Access Server Admin Guide: Authentication Settings

About the Page

The Authentication: Settings page gives you configuration options for user authentication options, including a local database or external systems using PAM, RADIUS, LDAP, SAML, or a custom post-auth script.

Default Authentication System

Access Server provides six user authentication methods: local, PAM, RADIUS, LDAP, SAML, and PAS-only. Each of these varies in configuration requirements and has different databases containing different user permissions and credentials. Refer to Authentication options and command-line configuration guide for advanced configuration using the command line.

Note: If you configure a cluster of Access Servers, user-specific settings for local authentication are stored in the MySQL database for the nodes.


By default, Access Server uses local authentication. With local auth, Access Server stores user information in a SQLite database included in the package at: /usr/local/openvpn_as/etc/db/userprop.db


There are no configuration options for PAM authentication in the Admin Web UI. If you select PAM, the underlying OS manages the PAM user credentials.


To enable RADIUS, you must configure it under Authentication: RADIUS. For more details, click here for information on the RADIUS page.


To enable LDAP, you must configure it under Authentication: LDAP. For more details, click here for information on the LDAP page.


To enable SAML, you must configure it under Authentication: SAML. For more details, click here for the information on the SAML page.

PAS only

To enable post-auth-script-only authentication (PAS only), you must configure it with your own custom post_auth script. For more details, click here for information about PAS-only authentication.

Local User Passwords

user password strength screenshot

Here you can configure password options for any users authenticating via the local authentication system:

  • Allow local users to change password: Determines whether your users can change their passwords on the Client Web UI.
  • Enforce strong passwords when changing: Determines whether users can create any password of any length they choose or if they must meet rules for strong passwords which include eight characters in length, contain a digit, contain an uppercase letter, and contain a symbol from !@#$%&’()+,-/[\]^_{|}~<>.

External User Registration

You can configure whether Access Server automatically registers external users who have access from a configured, external authentication system you set as the default.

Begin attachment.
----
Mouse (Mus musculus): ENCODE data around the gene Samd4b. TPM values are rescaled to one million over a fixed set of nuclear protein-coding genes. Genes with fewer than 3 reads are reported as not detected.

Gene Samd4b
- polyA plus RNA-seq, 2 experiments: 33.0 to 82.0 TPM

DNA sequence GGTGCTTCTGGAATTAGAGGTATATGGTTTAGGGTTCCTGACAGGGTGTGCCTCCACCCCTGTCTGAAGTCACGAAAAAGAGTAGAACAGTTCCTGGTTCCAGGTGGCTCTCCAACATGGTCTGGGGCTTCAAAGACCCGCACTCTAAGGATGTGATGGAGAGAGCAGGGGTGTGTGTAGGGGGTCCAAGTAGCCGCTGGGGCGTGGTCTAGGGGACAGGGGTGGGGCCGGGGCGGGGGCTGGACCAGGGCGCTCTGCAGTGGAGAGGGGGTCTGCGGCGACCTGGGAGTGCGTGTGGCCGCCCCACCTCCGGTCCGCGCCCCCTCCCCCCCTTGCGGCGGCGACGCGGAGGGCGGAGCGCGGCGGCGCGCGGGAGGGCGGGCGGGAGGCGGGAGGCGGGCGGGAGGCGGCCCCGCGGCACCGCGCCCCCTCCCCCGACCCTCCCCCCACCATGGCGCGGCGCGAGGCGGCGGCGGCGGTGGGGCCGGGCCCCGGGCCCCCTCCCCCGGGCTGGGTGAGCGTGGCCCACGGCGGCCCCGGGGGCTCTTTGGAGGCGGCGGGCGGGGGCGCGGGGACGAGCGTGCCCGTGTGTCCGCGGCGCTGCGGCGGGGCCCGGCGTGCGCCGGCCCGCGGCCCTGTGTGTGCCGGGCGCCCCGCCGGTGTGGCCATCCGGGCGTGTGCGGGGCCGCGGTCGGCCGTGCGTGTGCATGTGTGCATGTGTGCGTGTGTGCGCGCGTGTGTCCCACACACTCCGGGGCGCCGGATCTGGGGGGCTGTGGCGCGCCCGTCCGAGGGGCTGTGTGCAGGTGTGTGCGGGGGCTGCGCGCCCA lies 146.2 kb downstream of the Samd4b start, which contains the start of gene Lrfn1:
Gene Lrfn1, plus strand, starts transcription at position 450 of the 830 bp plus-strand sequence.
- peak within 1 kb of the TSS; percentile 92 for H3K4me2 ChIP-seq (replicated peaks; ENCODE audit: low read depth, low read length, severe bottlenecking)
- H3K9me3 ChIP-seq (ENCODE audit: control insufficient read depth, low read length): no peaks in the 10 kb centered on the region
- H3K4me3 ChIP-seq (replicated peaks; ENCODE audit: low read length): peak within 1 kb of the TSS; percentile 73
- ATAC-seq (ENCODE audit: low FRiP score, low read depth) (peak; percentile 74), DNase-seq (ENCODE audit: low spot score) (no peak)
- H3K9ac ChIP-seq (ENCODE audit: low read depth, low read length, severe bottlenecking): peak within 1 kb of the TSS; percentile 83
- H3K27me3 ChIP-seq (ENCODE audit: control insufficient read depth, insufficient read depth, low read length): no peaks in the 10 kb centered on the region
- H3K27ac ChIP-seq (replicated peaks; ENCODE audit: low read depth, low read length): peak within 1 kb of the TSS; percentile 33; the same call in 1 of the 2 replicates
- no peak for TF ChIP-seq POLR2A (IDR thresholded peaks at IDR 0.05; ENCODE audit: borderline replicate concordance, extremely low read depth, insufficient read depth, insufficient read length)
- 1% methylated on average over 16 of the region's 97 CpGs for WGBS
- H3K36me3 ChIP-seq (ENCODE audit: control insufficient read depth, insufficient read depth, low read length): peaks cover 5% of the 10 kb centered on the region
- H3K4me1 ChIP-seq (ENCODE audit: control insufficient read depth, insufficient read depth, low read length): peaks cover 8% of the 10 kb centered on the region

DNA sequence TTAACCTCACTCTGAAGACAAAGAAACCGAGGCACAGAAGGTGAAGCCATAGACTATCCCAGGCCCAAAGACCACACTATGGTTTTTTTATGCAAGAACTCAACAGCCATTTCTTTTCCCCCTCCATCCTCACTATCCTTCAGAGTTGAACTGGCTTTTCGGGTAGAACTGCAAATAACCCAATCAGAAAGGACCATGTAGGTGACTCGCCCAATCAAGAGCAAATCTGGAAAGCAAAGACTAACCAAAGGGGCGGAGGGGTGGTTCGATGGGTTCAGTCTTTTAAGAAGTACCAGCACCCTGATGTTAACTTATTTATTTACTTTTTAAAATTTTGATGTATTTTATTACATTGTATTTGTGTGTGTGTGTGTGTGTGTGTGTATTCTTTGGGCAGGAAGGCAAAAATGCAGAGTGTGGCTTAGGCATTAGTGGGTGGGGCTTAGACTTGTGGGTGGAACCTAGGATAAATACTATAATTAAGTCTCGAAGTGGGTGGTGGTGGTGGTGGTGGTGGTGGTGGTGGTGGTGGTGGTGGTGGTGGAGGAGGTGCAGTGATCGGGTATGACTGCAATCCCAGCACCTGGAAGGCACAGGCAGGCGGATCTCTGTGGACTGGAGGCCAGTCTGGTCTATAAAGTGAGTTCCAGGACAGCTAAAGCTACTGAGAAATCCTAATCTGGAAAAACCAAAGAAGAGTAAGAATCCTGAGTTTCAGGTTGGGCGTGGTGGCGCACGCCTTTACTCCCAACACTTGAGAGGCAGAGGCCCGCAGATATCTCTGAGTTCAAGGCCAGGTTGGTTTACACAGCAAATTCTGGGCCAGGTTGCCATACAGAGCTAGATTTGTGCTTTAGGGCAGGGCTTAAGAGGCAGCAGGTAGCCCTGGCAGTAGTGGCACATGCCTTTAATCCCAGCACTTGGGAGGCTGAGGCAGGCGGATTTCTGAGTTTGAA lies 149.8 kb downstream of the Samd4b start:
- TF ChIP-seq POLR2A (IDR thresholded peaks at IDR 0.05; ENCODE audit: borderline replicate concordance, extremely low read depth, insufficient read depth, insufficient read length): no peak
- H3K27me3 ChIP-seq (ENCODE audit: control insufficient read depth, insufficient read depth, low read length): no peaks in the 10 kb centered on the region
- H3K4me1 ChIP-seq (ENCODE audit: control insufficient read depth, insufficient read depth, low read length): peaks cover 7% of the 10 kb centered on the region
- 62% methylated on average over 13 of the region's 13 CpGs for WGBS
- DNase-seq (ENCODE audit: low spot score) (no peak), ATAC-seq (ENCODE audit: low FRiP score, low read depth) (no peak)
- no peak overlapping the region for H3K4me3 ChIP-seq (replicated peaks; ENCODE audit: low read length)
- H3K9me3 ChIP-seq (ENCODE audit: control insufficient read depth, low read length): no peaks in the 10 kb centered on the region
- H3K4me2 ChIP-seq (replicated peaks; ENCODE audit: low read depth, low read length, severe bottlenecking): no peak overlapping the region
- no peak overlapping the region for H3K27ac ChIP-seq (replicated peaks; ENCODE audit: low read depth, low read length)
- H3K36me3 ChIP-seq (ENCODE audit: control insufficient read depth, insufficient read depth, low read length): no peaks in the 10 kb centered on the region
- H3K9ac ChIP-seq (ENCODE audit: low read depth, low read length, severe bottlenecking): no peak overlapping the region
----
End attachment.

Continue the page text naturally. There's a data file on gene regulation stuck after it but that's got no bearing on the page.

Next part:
Deny access to unlisted accounts by default:

  • No: Access Server grants access. The user successfully authenticates with the external system, Access Server grants access, and automatically adds the user to the User Permissions table. This is the default setting.
  • Yes: Access Server denies access. The user successfully authenticates with the external system but doesn’t exist in Access Server’s user permission table, so Access Server denies access.

TOTP Multi-Factor Authentication

Time-based one-time passwords (TOTP) give you an added layer of login security when enabled. You can use the TOTP system of your choice to add multi-factor authentication for your Access Server users, such as Google or Microsoft Authenticator.

Enable TOTP MFA by setting the toggle to Yes and saving. Once enabled, your users enroll from the Client Web UI to scan a QR code or enter the enrollment code into a TOTP MFA app.

To enable TOTP MFA for specific users and groups, refer to User Permissions and Group Permissions.

Note: If you enable SAML authentication for any users or groups and require TOTP-based MFA, ensure you configure it with the IdP, and not with Access Server. By design, it won’t work to enable TOTP MFA in Access Server with the SAML authentication method.

Password Lockout Policy

The password lockout policy protects your server by locking a user after repeated failed authentications. By default, the lockout triggers when a wrong password is entered five times consecutively within 15 minutes. You can modify the number of allowed attempts or the lockout time frame by changing these settings here:

  • Failed attempts until lockout occurs: The number of times a user can try an incorrect password before being locked out.
  • Lockout release timeout in seconds: How long a user is locked out after reaching the set failed attempts in seconds (900 seconds = 15 minutes).


The Authentication: Settings page provides an easy interface for defining authentication configurations for some local and external authentication settings.